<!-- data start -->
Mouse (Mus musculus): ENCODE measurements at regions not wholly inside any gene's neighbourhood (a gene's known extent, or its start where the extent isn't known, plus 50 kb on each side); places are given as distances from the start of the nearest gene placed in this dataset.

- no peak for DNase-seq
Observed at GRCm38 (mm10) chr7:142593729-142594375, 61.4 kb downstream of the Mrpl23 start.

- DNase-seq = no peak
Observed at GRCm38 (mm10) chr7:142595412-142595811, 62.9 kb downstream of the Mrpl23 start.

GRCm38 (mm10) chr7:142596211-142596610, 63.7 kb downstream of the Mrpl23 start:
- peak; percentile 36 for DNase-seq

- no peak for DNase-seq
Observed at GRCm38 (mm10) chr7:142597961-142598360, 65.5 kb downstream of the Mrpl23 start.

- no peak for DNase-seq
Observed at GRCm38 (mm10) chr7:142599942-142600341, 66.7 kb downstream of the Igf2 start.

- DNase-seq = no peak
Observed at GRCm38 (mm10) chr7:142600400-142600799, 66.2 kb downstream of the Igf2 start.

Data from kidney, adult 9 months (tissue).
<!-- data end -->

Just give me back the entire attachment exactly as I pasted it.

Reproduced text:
Mouse (Mus musculus): ENCODE measurements at regions not wholly inside any gene's neighbourhood (a gene's known extent, or its start where the extent isn't known, plus 50 kb on each side); places are given as distances from the start of the nearest gene placed in this dataset.

- no peak for DNase-seq
Observed at GRCm38 (mm10) chr7:142593729-142594375, 61.4 kb downstream of the Mrpl23 start.

- DNase-seq = no peak
Observed at GRCm38 (mm10) chr7:142595412-142595811, 62.9 kb downstream of the Mrpl23 start.

GRCm38 (mm10) chr7:142596211-142596610, 63.7 kb downstream of the Mrpl23 start:
- peak; percentile 36 for DNase-seq

- no peak for DNase-seq
Observed at GRCm38 (mm10) chr7:142597961-142598360, 65.5 kb downstream of the Mrpl23 start.

- no peak for DNase-seq
Observed at GRCm38 (mm10) chr7:142599942-142600341, 66.7 kb downstream of the Igf2 start.

- DNase-seq = no peak
Observed at GRCm38 (mm10) chr7:142600400-142600799, 66.2 kb downstream of the Igf2 start.

Data from kidney, adult 9 months (tissue).